Shifting tides of investment
Solar power has become a given element of the world’s energy systems. However, investment trends are constantly changing thanks to evolving technologies, lower costs, and new remuneration policy mechanisms supporting energy development. Such a dominant trend is exemplified by the phase out of old, stable remuneration schemes, which are being replaced by more dynamic mechanisms that not only value the output of electricity generation but also the management and operation of the energy technology.
Britain and Germany, for example, are two of the top four solar PV and EV markets in Europe. The United Kingdom ended all residential solar PV subsidies on March 31, 2019, replacing the old feed-in tariff (FiT) policy with the so-called smart export guarantee (SEG) scheme. Launched January 2020, the new market-led scheme requires that all electricity suppliers with at least 150,000 retail electricity customers to offer at least one SEG tariff to new residential PV systems. The government does not prescribe the tariff rate, type, or duration, but the purchase tariff must offer a rate per kWh of export above zero at all times, thus providing income for households’ surplus solar – differing from the past FiT system where generators were paid for all electricity they generated. The United Kingdom has approximately 3 GW of rooftop PV capacity installed for projects under 10 kW in size.
In Germany, 581 MW of solar capacity of projects up to 10 kW were added in 2019, while German market research institute EuPD Research recently surveyed more than 1,000 homeowners and found that 20% of them are actively making decisions to invest in solar PV. Survey participants said that they were motivated to invest in PV to reduce their electricity costs while contributing to the protection of the environment, but also to benefit from the state-guaranteed FiT.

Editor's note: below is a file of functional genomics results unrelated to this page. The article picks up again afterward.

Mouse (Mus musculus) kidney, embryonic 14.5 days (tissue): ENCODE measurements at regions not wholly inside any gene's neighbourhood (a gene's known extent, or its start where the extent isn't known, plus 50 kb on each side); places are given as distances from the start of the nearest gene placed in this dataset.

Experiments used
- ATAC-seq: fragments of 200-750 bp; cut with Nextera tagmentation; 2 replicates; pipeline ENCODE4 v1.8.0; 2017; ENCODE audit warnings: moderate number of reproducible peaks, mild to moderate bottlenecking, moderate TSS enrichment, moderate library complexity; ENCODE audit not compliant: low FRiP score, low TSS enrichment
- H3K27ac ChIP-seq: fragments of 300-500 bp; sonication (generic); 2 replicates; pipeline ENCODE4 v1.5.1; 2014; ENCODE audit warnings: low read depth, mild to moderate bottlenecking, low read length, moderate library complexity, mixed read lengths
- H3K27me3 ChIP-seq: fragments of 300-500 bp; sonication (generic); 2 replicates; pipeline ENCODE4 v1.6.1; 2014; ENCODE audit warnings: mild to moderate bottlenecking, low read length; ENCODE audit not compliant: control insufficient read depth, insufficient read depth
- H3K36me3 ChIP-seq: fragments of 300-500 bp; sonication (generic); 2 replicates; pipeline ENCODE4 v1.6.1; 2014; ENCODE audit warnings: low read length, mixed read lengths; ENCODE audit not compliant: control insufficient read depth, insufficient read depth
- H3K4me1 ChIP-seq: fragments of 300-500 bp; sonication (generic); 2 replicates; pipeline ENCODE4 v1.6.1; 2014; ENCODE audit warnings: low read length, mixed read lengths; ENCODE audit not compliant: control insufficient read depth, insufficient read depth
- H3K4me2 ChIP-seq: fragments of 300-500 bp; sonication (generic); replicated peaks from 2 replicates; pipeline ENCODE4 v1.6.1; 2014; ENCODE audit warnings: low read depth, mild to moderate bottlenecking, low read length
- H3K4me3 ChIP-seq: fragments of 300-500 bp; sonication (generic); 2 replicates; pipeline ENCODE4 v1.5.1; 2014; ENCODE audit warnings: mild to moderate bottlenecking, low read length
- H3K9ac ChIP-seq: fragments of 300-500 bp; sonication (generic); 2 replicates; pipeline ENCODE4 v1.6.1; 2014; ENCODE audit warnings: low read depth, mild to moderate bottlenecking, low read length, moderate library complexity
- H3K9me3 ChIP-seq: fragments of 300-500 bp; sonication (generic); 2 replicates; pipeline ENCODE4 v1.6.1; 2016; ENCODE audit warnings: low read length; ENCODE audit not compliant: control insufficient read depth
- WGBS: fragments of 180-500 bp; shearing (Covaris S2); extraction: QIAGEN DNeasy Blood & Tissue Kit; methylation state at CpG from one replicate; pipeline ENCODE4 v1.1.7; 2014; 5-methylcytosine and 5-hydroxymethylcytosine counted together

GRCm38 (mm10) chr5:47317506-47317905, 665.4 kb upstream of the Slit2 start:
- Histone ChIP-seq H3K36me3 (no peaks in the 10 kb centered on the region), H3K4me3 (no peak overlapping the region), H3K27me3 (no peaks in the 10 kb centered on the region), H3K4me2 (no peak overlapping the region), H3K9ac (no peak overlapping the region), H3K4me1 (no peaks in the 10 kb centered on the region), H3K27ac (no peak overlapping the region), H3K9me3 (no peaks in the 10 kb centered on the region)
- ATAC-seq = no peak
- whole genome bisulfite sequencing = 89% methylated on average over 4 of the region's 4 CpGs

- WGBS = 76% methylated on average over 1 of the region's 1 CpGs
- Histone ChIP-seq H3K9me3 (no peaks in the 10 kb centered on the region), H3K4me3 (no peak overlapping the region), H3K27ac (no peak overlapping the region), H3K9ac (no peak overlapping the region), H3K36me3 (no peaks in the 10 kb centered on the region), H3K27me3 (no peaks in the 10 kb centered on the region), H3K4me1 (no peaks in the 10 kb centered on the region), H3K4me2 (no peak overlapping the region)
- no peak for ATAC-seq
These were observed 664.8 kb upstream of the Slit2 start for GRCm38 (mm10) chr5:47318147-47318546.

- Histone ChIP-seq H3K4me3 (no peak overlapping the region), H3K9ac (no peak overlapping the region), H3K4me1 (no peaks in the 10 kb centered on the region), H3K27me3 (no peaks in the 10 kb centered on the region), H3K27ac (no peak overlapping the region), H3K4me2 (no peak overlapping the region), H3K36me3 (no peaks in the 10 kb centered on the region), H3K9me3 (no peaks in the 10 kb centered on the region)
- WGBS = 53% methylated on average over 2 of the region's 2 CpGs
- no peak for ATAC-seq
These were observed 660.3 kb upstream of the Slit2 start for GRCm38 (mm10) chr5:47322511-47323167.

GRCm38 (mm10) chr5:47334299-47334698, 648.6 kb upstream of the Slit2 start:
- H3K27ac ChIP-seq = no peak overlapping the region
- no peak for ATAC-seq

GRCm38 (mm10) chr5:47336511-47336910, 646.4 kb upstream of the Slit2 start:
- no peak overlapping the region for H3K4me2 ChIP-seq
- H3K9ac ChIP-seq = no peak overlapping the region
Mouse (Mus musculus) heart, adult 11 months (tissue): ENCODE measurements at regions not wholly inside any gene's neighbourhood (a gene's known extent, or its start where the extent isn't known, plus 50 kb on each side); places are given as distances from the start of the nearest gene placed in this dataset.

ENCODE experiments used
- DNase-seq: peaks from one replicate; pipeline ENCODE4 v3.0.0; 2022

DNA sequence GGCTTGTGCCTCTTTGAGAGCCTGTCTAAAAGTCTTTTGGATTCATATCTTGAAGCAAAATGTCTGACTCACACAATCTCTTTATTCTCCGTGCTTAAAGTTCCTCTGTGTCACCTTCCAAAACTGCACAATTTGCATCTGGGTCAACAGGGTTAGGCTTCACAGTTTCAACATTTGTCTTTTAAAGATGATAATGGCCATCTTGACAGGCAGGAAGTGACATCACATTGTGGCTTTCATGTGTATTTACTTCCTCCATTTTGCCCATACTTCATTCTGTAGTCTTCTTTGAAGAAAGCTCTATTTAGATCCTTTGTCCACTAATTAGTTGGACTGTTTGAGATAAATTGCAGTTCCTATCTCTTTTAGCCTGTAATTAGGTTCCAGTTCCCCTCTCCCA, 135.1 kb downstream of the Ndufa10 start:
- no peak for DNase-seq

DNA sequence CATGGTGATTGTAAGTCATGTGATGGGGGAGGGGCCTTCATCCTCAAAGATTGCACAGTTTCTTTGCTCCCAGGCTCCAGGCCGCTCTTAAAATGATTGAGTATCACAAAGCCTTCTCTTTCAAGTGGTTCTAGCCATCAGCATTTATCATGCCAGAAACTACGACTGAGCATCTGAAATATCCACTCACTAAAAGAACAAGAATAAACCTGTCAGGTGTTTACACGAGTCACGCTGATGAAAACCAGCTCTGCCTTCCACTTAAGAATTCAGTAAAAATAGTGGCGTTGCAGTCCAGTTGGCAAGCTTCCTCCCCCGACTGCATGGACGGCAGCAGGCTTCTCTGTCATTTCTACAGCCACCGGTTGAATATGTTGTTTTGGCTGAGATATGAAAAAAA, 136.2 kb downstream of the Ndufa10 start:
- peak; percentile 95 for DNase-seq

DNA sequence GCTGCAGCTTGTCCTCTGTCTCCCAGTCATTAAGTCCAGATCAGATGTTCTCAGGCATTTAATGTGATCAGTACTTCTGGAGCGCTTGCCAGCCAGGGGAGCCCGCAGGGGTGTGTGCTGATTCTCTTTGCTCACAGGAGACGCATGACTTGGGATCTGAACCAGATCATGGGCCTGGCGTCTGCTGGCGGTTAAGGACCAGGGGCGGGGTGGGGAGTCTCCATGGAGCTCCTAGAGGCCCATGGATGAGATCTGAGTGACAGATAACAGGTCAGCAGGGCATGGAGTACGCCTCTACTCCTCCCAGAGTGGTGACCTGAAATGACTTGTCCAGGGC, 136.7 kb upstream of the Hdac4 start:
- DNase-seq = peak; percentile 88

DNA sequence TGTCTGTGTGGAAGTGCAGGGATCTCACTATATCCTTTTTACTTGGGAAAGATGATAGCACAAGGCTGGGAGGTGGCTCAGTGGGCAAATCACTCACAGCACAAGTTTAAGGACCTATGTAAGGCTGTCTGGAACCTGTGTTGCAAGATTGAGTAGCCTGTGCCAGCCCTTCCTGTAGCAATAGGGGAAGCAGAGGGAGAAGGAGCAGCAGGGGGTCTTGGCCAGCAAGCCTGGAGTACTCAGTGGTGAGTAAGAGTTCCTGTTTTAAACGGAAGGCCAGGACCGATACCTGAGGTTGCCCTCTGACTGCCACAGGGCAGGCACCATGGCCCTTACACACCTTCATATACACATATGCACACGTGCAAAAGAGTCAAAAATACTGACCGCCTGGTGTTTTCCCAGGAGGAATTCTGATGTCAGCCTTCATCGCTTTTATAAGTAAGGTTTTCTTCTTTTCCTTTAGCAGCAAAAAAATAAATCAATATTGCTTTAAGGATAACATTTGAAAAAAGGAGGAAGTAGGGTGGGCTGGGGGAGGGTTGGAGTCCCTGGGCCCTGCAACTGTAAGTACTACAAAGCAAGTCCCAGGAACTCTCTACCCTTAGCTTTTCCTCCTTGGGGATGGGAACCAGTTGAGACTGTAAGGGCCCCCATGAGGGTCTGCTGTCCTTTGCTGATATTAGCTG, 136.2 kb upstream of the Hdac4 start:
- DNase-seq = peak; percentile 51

Germany recently had a cap of 52 GW on the subsidy, which EuPD Research suggested would be reached by July 2020. Once the cap was hit, no new PV systems under 750 kW would be eligible for the subsidy. In May 2020, Germany’s government abolished the photovoltaic cap and the country’s residential and commercial PV sector is now waiting for the new measure to be implemented.
Other countries, such as Italy and Greece, replaced their FiT schemes many years ago with retail net metering (NEM) mechanisms that issue credits to electricity generators for the power they supply to the grid. Other countries, such as Portugal, have opted for self-consumption schemes that are similar to NEM policies but typically do not allow electricity credit transfers. Non-FiT mechanisms tend to reward residential solar generators based on market indicators, such as the electricity wholesale rate and retail prices in a given electricity market. In this expanding financial policy landscape, can solar PV systems develop in tandem with energy storage and EV technologies to enable the transition towards decarbonization?